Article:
Trees require attentive pruning to keep them in excellent health and maintain their spectacular aesthetic appearance. Proper pruning pays attention to tree growth patterns, seasons, and variations between species.
Pruning is one of the key maintenance chores for gardens with trees, allowing homeowners to direct the growth of the tree for optimum health and aesthetic appeal. There’s more to pruning than just lopping off branches on a whim. Done with a wrong branch at a wrong time of year, pruning may irreversibly harm the tree or set it to a less than satisfactory path of growth.
When to Trim
A tree trimmer has a whole year of work ahead in keeping trees well pruned, especially in seasonal yet dry climes like in Utah county. Pruning dead branches is not tied to a season and can be done all year long. These branches have no connection to the living tree and may pose a hazard for both the tree and its owners. Living branches, meanwhile, respond differently to trimming throughout the seasons. Typically, trees heal fastest in spring, shortly before their growth flush.
Trimming the tree at the appropriate times can help homeowners determine the thickness and direction of the tree’s growth. Most trimming takes place in winter while the tree is still very much dormant and is done to encourage thick and vigorous new growth. Summer trimming, meanwhile, typically slows down the growth process, allowing gardeners to train the new branches to grow in the direction they want. To reduce the likelihood of fungal diseases among trees, homeowners should never trim trees during autumn.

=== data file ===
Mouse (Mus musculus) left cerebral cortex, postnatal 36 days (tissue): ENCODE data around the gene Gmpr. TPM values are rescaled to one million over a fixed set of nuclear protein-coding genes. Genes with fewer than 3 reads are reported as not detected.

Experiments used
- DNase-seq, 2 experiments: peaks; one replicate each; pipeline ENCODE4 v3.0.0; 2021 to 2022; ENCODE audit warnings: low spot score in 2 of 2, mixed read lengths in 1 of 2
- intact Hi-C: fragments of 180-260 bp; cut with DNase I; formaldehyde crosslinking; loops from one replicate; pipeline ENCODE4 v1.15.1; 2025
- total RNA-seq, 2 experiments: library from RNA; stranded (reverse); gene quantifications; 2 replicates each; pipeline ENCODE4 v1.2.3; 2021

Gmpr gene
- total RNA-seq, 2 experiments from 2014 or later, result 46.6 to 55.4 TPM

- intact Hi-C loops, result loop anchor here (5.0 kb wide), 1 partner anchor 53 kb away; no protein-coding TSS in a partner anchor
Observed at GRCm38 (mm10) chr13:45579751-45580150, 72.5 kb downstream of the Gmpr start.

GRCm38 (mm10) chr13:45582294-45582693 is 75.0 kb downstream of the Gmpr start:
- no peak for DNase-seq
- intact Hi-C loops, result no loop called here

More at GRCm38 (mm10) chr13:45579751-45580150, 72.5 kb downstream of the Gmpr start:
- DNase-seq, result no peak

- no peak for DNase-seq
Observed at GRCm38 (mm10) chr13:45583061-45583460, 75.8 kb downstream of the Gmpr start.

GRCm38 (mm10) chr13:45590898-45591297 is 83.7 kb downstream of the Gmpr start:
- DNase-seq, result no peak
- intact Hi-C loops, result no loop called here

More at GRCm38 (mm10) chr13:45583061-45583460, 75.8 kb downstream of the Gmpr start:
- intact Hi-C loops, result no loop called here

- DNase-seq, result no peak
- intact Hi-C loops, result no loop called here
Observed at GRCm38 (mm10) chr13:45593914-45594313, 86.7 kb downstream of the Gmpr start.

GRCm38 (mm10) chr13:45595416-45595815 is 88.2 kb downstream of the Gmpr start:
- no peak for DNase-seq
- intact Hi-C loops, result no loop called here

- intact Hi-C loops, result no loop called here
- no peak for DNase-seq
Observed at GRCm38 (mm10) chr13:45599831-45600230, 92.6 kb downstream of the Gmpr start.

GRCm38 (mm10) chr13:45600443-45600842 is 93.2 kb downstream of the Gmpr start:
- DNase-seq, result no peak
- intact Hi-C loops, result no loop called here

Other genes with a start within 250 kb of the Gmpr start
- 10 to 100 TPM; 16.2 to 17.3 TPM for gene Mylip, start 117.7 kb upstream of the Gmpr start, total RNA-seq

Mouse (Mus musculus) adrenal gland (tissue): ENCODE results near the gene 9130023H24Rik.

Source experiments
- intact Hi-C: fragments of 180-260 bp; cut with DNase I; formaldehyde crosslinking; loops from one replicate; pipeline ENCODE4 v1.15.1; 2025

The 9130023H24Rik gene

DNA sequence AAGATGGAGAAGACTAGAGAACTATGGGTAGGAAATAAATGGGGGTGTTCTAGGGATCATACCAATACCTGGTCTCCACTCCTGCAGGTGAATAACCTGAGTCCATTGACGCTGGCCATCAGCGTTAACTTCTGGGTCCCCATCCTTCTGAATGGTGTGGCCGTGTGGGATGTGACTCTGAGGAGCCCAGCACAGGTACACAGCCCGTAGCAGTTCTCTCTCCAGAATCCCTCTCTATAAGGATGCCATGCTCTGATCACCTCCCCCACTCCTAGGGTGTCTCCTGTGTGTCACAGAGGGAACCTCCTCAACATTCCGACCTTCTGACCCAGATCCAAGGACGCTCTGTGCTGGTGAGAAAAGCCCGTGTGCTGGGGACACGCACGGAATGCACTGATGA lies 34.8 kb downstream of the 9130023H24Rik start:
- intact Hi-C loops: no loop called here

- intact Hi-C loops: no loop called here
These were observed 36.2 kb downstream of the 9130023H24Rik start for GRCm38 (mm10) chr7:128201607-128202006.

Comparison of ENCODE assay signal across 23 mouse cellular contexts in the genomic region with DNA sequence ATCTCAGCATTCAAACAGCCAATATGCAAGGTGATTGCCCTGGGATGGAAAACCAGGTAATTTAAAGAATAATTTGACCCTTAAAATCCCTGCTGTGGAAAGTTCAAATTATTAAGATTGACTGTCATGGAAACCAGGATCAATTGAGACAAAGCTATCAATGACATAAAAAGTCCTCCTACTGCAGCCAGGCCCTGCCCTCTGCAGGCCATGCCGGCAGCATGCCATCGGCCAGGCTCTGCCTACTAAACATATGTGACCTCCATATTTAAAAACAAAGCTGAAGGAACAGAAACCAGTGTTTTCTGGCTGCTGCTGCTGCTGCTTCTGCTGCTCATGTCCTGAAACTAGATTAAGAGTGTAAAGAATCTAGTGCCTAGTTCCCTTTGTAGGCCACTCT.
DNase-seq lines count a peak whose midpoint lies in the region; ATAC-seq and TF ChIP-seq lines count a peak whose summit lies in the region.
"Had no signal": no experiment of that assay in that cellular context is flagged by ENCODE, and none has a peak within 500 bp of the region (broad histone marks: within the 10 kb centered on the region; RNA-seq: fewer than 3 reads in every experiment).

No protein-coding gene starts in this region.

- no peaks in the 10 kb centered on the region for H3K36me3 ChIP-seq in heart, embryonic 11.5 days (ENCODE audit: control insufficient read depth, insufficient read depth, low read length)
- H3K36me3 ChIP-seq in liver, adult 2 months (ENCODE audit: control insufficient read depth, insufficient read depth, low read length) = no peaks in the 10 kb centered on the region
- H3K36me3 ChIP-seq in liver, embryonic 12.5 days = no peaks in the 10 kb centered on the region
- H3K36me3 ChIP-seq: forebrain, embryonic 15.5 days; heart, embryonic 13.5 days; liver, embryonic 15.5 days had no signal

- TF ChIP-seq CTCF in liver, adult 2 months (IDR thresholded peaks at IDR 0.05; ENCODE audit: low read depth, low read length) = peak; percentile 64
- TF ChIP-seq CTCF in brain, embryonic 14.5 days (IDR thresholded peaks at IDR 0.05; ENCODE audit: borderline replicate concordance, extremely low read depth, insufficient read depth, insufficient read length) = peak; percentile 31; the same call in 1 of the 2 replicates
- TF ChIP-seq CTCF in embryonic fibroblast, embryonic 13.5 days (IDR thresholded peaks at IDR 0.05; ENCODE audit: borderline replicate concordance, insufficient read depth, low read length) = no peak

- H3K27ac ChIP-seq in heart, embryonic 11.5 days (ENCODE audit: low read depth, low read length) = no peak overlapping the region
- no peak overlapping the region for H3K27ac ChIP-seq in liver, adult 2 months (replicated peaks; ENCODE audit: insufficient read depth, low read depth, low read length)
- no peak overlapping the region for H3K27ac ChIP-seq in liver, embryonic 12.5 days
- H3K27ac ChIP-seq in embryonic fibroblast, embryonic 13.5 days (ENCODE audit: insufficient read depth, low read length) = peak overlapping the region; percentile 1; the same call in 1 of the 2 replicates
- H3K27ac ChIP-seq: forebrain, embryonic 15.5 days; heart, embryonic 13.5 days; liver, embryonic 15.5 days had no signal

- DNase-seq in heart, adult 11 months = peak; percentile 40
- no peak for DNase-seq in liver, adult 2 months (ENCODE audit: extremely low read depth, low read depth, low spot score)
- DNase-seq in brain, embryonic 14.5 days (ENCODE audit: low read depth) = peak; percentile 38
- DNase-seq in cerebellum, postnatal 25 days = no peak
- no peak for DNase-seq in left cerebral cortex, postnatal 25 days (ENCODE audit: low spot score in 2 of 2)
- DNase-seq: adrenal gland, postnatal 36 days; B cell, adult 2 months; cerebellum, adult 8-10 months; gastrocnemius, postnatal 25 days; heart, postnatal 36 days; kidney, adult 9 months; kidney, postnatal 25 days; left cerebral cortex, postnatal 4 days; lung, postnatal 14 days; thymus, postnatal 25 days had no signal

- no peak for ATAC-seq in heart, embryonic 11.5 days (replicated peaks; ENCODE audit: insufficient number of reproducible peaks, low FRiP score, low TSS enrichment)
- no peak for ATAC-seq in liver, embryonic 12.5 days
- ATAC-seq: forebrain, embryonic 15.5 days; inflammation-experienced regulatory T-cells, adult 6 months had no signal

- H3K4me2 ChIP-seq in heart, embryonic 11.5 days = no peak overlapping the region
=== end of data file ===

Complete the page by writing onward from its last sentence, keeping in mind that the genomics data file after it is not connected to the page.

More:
Tree species can be coaxed to produce more blooms by cutting branches at key intervals in their growth season, though this will vary immensely between tree species. Species that flower in the late summer, for instance, should be trimmed in winter or spring.
Pruning that isn’t dedicated to cleaning a tree of dead or diseased branches are often done to shape, control, and encourage growth. Careful attention to pruning at a young age will help trees grow into a stable shape that will require less corrective pruning in the future.
Trees are also sometimes trimmed to reducing its size, such as when it’s needed to clear power lines. Today, reducing a tree’s height requires the careful and methodical trimming of branches, which does not cause the tree to lose stability when it grows back.
Palm trees are pruned differently from their broadleaf and conifer counterparts. Most palm pruning requires the removal of dead leaves (fronds) that have accumulated close to its crown. A palm tree would typically not need to have its green leaves removed.
Bringing in the Experts
Most younger or shorter trees can be pruned by hand. Homeowners would need little more than a dedicated branch trimmer to get going, occasionally using a ladder to help get to the stubborn parts at the tree’s crown. Indeed, adequate pruning can make trees grow to especially short sizes—such as the case of espaliers, cordons, and bonsai—which would usually make them easy to manage.
At a certain height, however, trees become too difficult for most homeowners to adequately prune unassisted. Pruning these large trees may prove to be a challenging undertaking not only because of the height requirements but also in understanding which branches to cut off to maintain healthy growth. Thus, trimming exceptionally tall trees should be left to the expertise of a specialist pruning company.